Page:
Rethinking Postsecondary Remediation: Exploring an Experiential Learning Approach to College Writing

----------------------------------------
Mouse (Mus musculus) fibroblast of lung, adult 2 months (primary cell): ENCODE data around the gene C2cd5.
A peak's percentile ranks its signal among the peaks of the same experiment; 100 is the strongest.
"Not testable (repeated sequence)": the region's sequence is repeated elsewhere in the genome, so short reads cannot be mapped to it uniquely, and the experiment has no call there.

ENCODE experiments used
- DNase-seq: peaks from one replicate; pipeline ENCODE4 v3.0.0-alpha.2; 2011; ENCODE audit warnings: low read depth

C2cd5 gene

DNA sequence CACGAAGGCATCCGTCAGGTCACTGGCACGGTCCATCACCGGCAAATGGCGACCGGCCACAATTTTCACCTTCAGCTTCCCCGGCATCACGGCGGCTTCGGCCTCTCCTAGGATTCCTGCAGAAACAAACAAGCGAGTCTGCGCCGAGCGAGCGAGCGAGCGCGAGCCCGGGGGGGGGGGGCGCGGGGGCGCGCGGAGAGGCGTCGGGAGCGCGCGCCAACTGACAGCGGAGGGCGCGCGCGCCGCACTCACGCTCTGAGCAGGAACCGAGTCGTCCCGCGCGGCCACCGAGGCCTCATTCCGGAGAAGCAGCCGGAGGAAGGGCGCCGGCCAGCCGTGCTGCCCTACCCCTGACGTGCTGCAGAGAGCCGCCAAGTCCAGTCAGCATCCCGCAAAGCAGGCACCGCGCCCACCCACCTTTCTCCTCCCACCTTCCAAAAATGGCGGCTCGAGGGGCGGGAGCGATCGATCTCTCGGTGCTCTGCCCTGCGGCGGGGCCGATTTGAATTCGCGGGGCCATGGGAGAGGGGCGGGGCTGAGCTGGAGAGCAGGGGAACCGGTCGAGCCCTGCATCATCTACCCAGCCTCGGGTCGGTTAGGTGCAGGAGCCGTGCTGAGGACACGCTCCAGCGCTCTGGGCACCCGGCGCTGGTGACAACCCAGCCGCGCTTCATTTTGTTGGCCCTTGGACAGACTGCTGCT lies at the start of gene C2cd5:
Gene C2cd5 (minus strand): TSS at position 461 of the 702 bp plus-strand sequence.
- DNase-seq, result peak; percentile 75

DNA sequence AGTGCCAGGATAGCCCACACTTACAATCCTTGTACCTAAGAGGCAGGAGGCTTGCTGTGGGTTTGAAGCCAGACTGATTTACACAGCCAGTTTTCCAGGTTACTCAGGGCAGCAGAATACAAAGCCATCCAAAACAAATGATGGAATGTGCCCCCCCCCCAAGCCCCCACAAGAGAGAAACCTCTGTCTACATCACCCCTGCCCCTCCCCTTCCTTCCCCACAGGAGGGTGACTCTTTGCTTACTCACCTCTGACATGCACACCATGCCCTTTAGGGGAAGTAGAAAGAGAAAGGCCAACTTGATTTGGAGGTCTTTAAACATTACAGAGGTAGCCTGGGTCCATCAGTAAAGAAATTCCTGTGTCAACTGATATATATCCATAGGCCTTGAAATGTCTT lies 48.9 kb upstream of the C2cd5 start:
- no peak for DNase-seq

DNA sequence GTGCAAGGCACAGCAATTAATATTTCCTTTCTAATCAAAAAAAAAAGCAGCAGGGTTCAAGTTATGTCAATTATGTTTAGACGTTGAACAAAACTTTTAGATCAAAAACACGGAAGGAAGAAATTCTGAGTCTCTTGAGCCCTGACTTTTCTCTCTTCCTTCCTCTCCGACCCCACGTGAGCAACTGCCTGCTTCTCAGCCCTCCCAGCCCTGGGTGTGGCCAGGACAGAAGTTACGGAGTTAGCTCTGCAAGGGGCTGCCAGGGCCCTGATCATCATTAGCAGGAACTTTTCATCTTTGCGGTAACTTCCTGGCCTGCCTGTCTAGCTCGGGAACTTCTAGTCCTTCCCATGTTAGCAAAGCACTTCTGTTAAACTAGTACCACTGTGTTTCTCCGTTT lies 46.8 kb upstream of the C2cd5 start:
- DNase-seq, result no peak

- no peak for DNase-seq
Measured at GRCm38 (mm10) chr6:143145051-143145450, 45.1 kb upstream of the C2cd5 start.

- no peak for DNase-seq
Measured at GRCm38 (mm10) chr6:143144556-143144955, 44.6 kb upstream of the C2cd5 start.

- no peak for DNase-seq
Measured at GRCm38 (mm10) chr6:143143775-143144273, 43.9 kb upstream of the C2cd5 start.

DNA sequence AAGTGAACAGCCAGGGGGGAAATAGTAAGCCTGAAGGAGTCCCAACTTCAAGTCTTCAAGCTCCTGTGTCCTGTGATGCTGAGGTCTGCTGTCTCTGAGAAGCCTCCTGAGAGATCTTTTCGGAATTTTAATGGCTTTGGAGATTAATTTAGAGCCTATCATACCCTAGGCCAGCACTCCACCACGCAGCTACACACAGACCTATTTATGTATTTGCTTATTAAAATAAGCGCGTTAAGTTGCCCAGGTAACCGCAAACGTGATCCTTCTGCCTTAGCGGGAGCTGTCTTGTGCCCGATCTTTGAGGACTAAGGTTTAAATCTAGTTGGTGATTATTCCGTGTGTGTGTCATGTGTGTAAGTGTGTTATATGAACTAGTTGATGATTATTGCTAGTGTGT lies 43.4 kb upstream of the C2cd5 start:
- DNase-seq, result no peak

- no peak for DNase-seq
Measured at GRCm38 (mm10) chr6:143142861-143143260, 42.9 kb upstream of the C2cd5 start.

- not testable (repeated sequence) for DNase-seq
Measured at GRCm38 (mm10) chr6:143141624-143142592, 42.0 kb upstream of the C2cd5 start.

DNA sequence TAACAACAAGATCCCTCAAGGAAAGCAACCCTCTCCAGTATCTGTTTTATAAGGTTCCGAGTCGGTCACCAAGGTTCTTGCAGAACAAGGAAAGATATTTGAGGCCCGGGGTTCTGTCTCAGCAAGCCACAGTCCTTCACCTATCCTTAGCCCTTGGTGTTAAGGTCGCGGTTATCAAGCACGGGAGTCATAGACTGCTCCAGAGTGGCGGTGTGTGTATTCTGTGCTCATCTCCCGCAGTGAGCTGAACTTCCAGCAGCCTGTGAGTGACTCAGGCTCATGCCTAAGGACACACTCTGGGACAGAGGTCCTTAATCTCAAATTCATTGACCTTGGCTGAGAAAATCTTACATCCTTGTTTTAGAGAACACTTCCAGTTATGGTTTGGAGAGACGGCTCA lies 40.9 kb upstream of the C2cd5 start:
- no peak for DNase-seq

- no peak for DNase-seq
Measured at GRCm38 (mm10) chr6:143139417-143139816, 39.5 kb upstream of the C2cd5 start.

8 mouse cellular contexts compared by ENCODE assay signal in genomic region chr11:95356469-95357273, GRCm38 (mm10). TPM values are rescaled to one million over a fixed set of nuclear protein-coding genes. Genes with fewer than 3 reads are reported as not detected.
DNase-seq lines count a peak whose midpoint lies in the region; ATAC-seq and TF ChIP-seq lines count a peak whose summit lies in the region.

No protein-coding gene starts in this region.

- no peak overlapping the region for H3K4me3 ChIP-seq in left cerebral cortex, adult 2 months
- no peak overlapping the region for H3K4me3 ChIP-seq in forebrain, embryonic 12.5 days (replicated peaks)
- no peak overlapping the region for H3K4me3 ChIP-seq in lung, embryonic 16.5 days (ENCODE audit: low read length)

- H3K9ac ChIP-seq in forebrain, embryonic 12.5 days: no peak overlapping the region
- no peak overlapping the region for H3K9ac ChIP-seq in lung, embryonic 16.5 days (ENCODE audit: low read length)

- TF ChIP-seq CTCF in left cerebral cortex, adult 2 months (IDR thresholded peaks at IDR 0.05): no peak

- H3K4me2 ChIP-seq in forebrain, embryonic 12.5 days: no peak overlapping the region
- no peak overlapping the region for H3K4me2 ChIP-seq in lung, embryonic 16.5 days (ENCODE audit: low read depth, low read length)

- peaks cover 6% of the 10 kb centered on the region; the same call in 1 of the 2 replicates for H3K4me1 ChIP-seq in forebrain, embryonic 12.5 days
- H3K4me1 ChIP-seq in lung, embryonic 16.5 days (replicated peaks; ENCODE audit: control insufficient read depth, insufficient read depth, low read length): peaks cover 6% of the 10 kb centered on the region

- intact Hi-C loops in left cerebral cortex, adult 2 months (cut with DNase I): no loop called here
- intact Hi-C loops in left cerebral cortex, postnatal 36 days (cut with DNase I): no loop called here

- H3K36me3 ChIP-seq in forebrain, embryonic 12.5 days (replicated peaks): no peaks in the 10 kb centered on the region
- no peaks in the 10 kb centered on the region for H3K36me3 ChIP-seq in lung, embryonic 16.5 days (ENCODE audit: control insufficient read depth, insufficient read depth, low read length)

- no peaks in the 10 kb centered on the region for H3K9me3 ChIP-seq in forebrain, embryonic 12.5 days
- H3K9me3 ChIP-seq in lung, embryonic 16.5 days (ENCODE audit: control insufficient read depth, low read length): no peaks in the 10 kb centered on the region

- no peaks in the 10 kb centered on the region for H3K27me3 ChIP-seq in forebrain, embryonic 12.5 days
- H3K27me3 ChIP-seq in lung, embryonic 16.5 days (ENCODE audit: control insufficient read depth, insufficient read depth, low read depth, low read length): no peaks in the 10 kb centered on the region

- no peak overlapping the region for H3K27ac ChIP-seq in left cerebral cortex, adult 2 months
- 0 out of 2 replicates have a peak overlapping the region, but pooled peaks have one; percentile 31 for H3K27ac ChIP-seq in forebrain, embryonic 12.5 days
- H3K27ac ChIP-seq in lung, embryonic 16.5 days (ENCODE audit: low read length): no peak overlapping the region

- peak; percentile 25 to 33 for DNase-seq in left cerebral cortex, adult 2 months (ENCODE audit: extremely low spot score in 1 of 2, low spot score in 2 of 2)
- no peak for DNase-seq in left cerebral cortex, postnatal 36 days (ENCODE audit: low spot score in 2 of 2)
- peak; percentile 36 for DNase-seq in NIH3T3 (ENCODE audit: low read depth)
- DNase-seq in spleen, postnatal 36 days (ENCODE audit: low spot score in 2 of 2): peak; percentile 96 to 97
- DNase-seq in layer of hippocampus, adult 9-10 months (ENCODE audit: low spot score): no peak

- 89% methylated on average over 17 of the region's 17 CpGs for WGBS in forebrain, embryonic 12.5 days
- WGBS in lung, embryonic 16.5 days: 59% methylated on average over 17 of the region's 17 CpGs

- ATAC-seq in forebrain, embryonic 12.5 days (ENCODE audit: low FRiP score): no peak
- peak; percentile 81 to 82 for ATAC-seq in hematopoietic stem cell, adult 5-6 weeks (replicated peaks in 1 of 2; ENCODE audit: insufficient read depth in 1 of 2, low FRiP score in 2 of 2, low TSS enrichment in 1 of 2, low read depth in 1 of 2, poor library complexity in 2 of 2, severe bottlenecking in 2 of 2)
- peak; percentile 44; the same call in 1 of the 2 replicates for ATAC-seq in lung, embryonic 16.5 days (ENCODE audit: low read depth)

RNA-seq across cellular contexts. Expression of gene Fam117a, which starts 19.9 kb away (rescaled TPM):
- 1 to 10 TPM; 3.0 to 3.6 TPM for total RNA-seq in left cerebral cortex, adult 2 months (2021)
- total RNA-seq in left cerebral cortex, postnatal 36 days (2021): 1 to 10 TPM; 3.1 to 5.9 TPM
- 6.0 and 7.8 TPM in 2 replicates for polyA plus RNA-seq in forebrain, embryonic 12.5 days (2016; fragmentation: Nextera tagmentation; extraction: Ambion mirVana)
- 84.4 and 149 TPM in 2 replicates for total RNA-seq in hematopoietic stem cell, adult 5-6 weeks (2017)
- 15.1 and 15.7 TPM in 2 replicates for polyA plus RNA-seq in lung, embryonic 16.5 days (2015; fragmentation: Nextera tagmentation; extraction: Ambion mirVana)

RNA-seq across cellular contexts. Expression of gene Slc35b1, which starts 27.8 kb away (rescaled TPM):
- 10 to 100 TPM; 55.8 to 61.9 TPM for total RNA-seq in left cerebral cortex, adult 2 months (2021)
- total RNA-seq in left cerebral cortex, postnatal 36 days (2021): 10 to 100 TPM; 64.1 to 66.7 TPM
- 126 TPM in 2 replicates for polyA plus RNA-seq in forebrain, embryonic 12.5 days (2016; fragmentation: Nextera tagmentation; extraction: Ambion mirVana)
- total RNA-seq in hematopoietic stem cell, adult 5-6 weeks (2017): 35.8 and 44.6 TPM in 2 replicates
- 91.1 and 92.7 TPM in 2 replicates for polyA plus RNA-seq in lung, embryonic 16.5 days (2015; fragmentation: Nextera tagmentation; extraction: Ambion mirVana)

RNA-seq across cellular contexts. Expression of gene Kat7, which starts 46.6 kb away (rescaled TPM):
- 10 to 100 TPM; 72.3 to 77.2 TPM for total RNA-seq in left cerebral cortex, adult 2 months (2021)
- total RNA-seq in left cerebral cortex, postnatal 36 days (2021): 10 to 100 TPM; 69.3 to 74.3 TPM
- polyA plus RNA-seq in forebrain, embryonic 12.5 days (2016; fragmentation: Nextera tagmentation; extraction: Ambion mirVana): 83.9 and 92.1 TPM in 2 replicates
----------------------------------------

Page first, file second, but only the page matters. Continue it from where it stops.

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This article contributes to the national discourse on college readiness and postsecondary remediation reform. It discusses an experiential learning model of writing remediation as an alternative to traditional basic skills instruction. Such a model may be practical to support the degree completion rates of underprepared writers whose sociodemographic characteristics—including age, race, ethnicity, and income—suggest intersecting strands of linguistic disadvantage. The data describe the classroom implementation of an experiential model of writing remediation in the context of a summer bridge program for students who were traditional by the sole criterion of age, but nontraditional on the composite indicators of prior language exposure. Findings from this exploratory study suggest that the failures students experienced within the program provoked a variety of insights on college writing skills and academic behaviors. The article's discussion focuses on implications in the context of developing remediation reforms that benefit students across multiple lines of difference. Copyright © 2016, Association for Continuing Higher Education.